Saturday, August 25, 2012

British Airways

After a final night of festivities with beautiful people, and after a pleasant morning listening to the radio with my wonderful Geordie friend, it was time for me to leave Scotland for the United States of America. Without the kind of hyperbole that often marks my humour, it was the happiest year of my life.

On the cab ride to the airport, passing underneath the dear dark green trees and the grey mid-rise flats, I made two resolutions for my returning. Firstly, I would give veganism yet another go. In America, the temptations of gooseberry custard pots or Yorkshire pudding would exist no longer; veganism would be easy until my American brethren devise more interesting means of making eggs and dairy appetizing. My second resolution was to give up alcohol, at least for the time being. After weeks of tons of tins of Tennants and buckets of Buckfast (for I embraced all aspects of Glaswegian culture), I was boozed-out, having drank as much as would be present at a Boris Yeltsin birthday party.

And so, I boarded my transatlantic British Airways flight, noticing once again that most of the flight attendants were middle-aged men, all stereotypically British, and all quite camp. British Airways must model their attendants after Noël Coward:

 A bald, English flight attendant asked me if I wanted something to drink. Here was the first test. I asked for a tame, respectable cup of water. Kindly the flight attendant obliged. Who needs alcohol?

Then it occurred to me that I had paid quite a lot of money for the flight over. Surely there should be perks, or at least ways of easing the uncomfortable experience of flying. Plus, on this journey, all alcohol would be provided upon request, without charge. What kind of ethanol enthusiast refuses free booze? Finally, I reasoned that two resolutions are a bit much. Being a vegan is, for me personally, easier than being a teetotaller. Why keep two resolutions? Not long before my vegan meal was brought out (and for vegan airline food, it surpassed my expectations in all the most pleasant ways), I asked for red wine.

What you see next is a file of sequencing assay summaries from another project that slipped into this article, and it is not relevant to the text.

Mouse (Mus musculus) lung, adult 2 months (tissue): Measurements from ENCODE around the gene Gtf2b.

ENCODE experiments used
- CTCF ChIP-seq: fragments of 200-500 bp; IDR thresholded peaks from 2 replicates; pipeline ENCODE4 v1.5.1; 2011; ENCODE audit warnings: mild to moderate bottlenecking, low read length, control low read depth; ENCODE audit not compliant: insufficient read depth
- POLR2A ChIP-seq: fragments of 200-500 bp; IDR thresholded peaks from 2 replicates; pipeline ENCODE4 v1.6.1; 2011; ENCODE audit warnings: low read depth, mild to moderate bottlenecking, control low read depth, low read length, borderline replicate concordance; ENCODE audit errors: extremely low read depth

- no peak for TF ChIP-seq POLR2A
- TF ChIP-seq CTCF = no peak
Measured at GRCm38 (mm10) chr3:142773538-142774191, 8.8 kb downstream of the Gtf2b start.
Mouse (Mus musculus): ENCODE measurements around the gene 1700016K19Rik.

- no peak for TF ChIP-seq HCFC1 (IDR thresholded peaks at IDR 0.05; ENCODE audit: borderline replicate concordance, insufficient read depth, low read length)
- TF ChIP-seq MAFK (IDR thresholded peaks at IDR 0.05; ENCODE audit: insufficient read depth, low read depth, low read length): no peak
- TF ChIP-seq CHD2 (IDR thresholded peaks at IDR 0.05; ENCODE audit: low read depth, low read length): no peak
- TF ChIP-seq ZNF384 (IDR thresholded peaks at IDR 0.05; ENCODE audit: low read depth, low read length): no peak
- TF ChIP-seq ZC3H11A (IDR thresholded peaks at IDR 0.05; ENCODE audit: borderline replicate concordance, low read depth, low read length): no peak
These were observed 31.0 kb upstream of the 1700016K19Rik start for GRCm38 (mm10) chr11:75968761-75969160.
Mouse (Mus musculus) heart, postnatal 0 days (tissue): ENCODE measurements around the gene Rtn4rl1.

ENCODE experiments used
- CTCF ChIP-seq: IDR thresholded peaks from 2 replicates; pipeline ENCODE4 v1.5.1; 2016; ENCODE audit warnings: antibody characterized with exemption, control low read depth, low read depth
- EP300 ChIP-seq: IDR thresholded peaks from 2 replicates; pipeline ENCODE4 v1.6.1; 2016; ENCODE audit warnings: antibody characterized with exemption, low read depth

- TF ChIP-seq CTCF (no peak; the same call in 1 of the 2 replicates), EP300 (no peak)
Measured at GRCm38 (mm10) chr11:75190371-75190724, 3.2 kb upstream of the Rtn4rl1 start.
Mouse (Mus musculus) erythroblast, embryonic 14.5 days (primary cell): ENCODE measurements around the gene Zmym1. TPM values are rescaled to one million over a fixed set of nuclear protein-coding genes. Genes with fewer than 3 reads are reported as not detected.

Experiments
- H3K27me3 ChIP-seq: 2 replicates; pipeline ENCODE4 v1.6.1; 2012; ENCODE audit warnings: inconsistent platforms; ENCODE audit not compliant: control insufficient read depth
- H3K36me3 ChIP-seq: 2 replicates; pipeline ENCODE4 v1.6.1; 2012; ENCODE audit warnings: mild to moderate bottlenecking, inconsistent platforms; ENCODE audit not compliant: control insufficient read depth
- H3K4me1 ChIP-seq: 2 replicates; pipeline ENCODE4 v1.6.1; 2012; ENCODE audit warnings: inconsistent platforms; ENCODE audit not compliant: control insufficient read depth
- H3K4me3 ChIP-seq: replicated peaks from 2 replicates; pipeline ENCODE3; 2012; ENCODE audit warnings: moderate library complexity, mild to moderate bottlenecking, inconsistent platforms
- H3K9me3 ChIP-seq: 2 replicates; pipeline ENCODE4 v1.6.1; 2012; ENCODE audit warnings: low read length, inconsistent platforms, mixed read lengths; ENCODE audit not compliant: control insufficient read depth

The vegan meal and the two little bottles of red wine were handed to me by a tall Welshman with a handsome, angular face. When I spotted the beautiful Welshman a second time, I asked for Whisky, and the gentleman, that glorious, wonderful human being, came back with a broad smile and two nips of Johnny Walker Red Label. I silently lamented not having met many other folks from Wales during my stay in Scotland. I wondered if he was related to John Cale, and as that nice whisky warmth soothed and softened blood and body, I seriously contemplated giving him my 1830 copy of The Heart of Mid-Lothian, just for being such an agreeable flight attendant. It must be a difficult job. But instead, I tuned into the on-flight entertainment system, reminiscing with The Smiths and watching an episode of Father Ted.

I can’t remember how many more drinks I asked for, but the Welshman obliged every time. When the bald Englishman returned, I felt smiley drunk, and I decided that something non-alcoholic would suffice. “Tea, please.”

“Why, yes, Sir.” He held out a tray with a paper cup on it.

I reached for the cup.

“Haha, no no, Sir,” said the Englishman, “that’s the sugar! Please put the mug provided with your dinner on to the tray, and I will fill it for you.”

I did so, and he gracefully filled my mug. It was good tea.

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